From ColoradoPolitics.com (Marianne Goodland) via The Colorado Springs Gazette:
The Colorado Water Availability Task Force, which meets monthly, took a look this week at reservoir levels, precipitation and the all-important drought forecast.
Last week, the U.S. Drought Monitor reported low-level drought in a sliver of southeastern Colorado, the northwestern corner of the state, and a bigger chunk of southwestern Colorado.
Reservoirs in southeastern and south-central Colorado were draining quickly because of dry conditions.
Average capacity for the seven reservoirs in the upper Rio Grande basin, which serves the San Luis Valley, was down to 40%.
The basin’s largest reservoir, Sanchez, near the town of San Luis, is well below 25% of capacity.
In the Lower Arkansas basin, reservoirs also have been drained; John Martin, where the 115 temperature was reported and the area’s largest reservoir, was just above 20% of capacity. Pueblo Reservoir was just above 60% of capacity.
This week, the central mountains were added to the list of areas headed back into drought, and the southwestern region went from the lowest-level drought to a slightly worse condition.
Russ Schumacher of the Colorado Climate Center at Colorado State University reported that precipitation in July was below normal for much of the state, save the Front Range, northeastern Colorado and small pockets around the state.
The typical monsoons expected in July and August have been something of a letdown except for some “very rainy spots on the plains,” the report said.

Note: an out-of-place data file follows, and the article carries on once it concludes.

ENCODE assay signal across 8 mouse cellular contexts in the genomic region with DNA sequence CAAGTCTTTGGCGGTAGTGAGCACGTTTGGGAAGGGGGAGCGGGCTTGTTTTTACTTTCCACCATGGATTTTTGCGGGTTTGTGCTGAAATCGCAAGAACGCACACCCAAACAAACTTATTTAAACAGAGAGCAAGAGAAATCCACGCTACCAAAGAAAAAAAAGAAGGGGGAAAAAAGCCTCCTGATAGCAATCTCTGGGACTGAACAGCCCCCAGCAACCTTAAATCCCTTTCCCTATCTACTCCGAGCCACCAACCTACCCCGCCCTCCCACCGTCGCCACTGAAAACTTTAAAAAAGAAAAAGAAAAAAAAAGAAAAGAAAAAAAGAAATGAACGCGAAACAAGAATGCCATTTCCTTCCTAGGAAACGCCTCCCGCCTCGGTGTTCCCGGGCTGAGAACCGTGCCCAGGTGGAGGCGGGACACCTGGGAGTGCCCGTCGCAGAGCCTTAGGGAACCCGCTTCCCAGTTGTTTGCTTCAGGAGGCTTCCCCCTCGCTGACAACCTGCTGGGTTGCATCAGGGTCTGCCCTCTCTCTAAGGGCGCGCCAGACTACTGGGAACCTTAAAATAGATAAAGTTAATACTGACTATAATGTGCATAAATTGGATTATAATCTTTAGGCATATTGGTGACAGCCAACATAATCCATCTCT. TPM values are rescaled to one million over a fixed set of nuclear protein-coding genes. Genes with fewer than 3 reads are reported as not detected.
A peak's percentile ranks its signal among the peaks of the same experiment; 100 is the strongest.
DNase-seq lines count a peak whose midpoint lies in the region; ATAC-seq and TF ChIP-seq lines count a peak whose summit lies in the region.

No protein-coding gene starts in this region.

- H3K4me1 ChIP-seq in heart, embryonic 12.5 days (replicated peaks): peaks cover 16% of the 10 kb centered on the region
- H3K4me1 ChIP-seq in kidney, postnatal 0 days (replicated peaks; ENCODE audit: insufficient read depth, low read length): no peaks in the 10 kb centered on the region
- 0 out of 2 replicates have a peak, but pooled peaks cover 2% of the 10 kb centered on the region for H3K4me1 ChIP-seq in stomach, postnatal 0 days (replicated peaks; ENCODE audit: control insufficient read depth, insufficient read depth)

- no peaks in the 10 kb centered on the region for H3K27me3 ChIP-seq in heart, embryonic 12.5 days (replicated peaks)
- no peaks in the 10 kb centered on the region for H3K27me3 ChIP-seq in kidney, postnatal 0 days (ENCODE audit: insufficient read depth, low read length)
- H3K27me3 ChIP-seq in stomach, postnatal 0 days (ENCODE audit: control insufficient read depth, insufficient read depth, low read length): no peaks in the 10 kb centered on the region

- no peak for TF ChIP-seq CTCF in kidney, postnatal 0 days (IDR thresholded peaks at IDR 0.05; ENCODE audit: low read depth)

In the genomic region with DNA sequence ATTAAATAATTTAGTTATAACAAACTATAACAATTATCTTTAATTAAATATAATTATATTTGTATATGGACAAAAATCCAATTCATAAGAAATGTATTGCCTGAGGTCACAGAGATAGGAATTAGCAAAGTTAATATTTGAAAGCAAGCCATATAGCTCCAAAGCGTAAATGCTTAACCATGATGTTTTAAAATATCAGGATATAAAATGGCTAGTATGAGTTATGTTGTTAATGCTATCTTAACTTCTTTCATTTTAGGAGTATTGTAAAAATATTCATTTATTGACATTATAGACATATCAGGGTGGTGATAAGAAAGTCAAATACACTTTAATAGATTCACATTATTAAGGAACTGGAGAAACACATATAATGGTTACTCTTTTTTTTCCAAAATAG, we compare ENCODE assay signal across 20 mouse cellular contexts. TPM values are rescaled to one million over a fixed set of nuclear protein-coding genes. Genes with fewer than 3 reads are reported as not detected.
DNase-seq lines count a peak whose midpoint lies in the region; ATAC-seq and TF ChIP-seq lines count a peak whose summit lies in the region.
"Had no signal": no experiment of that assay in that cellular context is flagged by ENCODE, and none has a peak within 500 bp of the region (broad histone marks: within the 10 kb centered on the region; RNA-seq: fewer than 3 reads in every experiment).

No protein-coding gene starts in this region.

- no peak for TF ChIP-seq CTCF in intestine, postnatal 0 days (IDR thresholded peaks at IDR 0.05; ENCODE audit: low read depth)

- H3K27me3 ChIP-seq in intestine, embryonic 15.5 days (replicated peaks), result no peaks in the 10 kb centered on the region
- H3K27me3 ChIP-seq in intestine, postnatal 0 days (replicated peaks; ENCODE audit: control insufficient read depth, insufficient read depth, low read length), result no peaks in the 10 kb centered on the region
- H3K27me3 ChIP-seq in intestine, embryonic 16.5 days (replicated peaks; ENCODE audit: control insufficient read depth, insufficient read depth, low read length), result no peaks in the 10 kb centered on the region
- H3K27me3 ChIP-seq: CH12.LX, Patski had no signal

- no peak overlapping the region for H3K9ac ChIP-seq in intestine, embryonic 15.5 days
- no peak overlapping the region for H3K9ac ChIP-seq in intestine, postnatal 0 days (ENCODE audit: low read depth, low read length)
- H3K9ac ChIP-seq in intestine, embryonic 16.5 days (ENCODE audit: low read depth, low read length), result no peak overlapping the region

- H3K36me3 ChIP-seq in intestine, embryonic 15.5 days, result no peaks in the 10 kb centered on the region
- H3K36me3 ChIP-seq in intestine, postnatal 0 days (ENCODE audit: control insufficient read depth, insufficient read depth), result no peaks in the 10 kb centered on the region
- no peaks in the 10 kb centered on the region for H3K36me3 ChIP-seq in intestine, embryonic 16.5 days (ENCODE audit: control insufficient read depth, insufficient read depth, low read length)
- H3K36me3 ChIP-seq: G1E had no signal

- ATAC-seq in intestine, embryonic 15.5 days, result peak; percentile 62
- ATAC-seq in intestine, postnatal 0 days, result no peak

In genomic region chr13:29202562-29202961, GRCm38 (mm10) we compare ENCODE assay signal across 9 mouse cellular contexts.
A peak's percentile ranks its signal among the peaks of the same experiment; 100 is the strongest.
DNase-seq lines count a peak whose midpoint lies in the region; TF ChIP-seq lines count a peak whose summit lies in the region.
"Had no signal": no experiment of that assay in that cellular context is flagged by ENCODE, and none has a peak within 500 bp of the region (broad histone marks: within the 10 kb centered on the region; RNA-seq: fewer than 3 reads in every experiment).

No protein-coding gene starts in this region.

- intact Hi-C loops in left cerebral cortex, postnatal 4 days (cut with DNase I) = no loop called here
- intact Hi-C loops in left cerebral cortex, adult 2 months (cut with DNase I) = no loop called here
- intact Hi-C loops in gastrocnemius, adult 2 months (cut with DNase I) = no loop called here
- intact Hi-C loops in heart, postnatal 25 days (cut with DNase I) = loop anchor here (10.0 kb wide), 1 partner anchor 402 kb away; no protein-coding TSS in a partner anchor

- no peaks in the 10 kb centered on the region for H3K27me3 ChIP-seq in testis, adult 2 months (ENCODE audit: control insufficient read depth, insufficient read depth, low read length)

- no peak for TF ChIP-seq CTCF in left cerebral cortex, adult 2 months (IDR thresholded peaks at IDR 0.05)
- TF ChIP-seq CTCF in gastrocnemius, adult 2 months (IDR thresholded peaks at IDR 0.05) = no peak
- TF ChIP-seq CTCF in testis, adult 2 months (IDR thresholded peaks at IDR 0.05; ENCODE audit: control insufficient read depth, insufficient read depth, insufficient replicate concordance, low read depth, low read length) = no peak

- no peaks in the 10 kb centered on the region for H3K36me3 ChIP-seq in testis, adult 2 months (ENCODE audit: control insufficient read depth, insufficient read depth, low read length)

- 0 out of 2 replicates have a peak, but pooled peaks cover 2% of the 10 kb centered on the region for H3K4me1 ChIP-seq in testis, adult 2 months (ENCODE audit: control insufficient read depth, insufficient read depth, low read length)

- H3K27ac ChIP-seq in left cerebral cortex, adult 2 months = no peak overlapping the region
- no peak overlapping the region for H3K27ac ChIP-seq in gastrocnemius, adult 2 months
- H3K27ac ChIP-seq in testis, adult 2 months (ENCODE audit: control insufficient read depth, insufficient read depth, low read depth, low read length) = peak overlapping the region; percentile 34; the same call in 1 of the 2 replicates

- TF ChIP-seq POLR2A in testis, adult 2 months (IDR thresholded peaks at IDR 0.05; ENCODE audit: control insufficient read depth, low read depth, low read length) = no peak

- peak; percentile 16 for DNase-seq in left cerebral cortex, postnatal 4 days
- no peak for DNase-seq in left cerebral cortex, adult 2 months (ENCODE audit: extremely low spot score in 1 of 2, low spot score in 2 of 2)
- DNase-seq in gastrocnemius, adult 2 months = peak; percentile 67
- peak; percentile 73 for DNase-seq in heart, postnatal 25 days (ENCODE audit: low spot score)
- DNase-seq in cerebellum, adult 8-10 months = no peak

For August, however, temperatures are creeping up above normal for much of the Front Range, all the way to the New Mexico state line. Pueblo County has seen the brunt of that a heat, with a six-day run in August when the temperature exceeded 99 degrees every day.
The Climate Center is investigating a temperature of 115 degrees, recorded at John Martin Reservoir in Bent County. If it bears out, it would be the highest recorded temperature in state history. It could take a month to verify the reading, the center’s Noah Newman said.
The late start to summer is taking a toll on crops.
“Some agricultural producers are reporting that corn is behind schedule due to a late start to the season. They are optimistic that frost will not occur before the crops reach maturity,” the water task force reported…
There’s good news amid the dry summer: Most state reservoirs remain at or near capacity thanks to a heavy winter snowpack.
Don’t lose sight of what is happening across the western U.S. and particularly in the Colorado River Basin.